EU willing to extend Brexit transition, says Irish foreign minister

  17 October 2018    Read: 774
EU willing to extend Brexit transition, says Irish foreign minister

The EU is willing to extend a transition period after the UK leaves the bloc, Ireland’s foreign minister has confirmed, but warned Britain must not renege on previous agreements to prevent a hard border in Northern Ireland.

Theresa May will address EU leaders in Brussels before dinner on Wednesday night as negotiators continue to grapple with the drafting of the withdrawal agreement.

However, a No 10 source said there was no change to the UK’s approach to the transition period, which is scheduled to end in December 2020. “We are not calling for an extension to the implementation period,” the source said.

The UK is pushing for the Irish backstop proposal to be replaced in the withdrawal agreement by a temporary UK-wide customs union, insisting it cannot allow Northern Ireland to be “carved off”.

The EU27 has insisted there must be unique “all-weather” insurance protections to avoid any hard border in Northern Ireland, and point to the wording of the December joint agreement that the backstop must operate “unless and until” alternative arrangements to prevent a hard border have been put in place.

Before the summit, Ireland’s foreign minister, Simon Coveney, said the EU was willing to offer “new thinking and imagination” to try to close the gap but said the UK could not go back on existing commitments.

“The EU side is willing to allow more time in the transition period to agree an alternative solution to the backstop,” he told BBC Radio 4’s Today programme. “What [the EU chief negotiator] Michel Barnier is now suggesting is: let’s ensure the backstop is never likely to be used by creating the space and time for the UK and the EU to be able to negotiate UK-wide customs arrangements.”


However, he said, the backstop would not work as an insurance option if it was time-limited. “We do have to insist on the commitments that have already been made in this negotiation process being followed through,” he said.

“This is like if you take out fire insurance on your home … it’s there to reassure people there is a fallback position if all else fails.”

Coveney said EU countries including Ireland had no desire to see the break-up of the United Kingdom, or to impose a customs border down the Irish Sea but said British opponents also had to respect what had already been agreed.

“Nobody is asking that Northern Ireland remain part of the EU,” he said. “But what we are doing is recognising that Northern Ireland is different to other parts of the United Kingdom. A peace agreement for the last 20 years has provided stability and normality on the island of Ireland and an absence of violence, that is what we are trying to protect.

“We have been thrust into this position and we are trying to protect a basic core interest. The majority of people in Northern Ireland support that position, including a sensible de-dramatised backstop to settle nerves on the border issue.”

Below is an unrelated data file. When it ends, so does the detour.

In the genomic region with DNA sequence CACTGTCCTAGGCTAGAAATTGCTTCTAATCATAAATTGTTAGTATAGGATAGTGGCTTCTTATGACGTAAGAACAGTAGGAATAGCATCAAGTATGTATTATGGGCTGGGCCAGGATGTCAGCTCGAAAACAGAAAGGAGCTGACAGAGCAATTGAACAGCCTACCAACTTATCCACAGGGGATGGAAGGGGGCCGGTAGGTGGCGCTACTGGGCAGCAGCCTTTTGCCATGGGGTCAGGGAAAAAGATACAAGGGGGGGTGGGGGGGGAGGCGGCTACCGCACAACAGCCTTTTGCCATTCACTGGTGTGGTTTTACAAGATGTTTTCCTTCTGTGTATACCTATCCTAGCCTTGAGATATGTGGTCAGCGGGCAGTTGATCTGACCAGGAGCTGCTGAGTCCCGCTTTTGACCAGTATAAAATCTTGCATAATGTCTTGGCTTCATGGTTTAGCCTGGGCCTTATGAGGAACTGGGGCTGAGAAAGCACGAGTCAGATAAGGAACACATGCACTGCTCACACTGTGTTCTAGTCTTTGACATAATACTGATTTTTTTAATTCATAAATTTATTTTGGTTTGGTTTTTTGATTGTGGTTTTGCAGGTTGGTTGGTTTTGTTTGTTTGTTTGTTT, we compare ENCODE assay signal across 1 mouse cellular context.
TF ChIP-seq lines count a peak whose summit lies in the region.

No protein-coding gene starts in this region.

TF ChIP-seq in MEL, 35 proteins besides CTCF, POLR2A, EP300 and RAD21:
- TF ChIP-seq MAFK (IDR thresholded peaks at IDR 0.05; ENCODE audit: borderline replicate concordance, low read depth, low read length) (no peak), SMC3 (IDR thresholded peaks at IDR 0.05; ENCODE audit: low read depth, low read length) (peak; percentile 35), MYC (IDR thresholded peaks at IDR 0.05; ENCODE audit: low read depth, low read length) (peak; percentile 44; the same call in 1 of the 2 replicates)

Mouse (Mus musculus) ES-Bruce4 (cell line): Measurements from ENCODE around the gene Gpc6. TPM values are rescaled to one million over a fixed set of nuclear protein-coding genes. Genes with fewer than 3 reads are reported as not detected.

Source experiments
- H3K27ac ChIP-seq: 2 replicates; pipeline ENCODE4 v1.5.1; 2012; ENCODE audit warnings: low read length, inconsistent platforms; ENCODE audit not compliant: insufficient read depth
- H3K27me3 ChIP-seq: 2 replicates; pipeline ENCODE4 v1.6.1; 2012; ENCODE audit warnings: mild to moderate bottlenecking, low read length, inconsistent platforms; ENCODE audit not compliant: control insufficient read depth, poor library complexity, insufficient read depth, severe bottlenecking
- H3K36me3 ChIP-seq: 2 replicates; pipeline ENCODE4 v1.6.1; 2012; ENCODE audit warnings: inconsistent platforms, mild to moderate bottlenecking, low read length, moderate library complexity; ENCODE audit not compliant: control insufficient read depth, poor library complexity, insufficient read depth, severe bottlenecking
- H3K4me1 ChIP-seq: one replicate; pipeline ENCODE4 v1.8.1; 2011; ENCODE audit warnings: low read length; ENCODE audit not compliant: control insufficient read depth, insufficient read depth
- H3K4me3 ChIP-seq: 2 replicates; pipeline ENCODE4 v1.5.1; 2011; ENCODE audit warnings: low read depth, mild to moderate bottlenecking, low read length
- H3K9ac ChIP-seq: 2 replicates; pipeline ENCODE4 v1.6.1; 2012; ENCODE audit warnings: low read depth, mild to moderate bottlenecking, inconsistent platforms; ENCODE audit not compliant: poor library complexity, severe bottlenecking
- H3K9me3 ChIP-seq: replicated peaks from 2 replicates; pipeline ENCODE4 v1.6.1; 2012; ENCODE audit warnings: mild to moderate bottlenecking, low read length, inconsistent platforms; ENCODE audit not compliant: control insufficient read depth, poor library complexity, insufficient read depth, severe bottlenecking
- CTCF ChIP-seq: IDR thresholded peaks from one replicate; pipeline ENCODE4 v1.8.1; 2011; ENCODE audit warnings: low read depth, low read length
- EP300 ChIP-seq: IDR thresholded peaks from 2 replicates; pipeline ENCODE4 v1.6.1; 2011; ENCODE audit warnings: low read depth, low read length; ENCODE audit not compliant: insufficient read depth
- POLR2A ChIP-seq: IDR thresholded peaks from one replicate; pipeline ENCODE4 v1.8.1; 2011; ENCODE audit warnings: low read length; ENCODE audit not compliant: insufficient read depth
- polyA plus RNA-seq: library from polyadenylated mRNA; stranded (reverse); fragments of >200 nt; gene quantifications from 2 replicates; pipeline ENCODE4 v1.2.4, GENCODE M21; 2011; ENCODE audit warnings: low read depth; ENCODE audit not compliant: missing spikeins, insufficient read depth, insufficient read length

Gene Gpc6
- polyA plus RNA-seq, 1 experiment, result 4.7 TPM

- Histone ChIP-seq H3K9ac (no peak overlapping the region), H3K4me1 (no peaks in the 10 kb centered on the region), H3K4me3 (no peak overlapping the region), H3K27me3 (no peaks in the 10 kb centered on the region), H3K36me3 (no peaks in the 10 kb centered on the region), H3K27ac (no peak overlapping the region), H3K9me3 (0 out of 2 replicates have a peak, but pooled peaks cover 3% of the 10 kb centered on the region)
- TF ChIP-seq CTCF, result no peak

Coveney said the EU would begin publishing its contingency planning for a no-deal scenario next week, which he described as “not a pretty picture”.

“People need to be mature enough to recognise that,” he said. “There are a lot of inaccurate macho talk about countries being able to survive a no-deal Brexit … the truth is a no deal Brexit creates significant problems.”

Downing Street said May would meet the taoiseach, Leo Varadkar, as well as EU council president, Donald Tusk, and the European commission president, Jean-Claude Juncker, in Brussels on Wednesday afternoon for bilateral talks, before she addresses all of the EU27 leaders pre-dinner. She will not attend the rest of the meal, and will depart for the UK ambassador’s residence as Brexit talks continue among EU leaders over dinner in her absence.


Plans to outline a future trade deal during a leaders’ dinner on Wednesday night, a long-sought demand of Downing Street, have been scrapped.

Barnier, the EU’s chief negotiator, said the UK government had also failed to meet the conditions necessary for a special November Brexit summit to be called, though Coveney suggested on Wednesday morning it was still a possibility.

May received a boost on Wednesday morning in the form of a letter from the US president, Donald Trump, telling Congress that the US wants to start formal trade talks with the UK “as soon as it is ready” after Brexit.

The letter from Trump’s trade representative, Robert Lighthizer, was sent to Orrin Hatch, the chair of the Senate finance committee, House speaker, Paul Ryan, and Democratic House and Senate leaders, Nancy Pelosi and Chuck Schumer, along with similar letters on starting trade talks with Japan and the EU.

“We are committed to concluding these negotiations with timely and substantive results for American workers, farmers, ranchers, and businesses,” Lighthizer said, a hint that the US would expect a wide-ranging deal to cover controversial agriculture products.

The UK international trade secretary, Liam Fox, has said the British public will not accept the diluting of animal welfare standards, though Trump’s commerce secretary, Wilbur Ross, has said a US-UK trade deal hinges on scrapping EU food standards regulations, including on chlorinated chicken.

The Liberal Democrat MP Tom Brake, a supporter of the anti-Brexit Best for Britain campaign, said: “With this letter the American government have fired the starting gun on their chlorine chicken trade deal. British supermarkets could be flooded with chlorine-washed chicken, hormone-treated beef and pork laced with drugs.”

 


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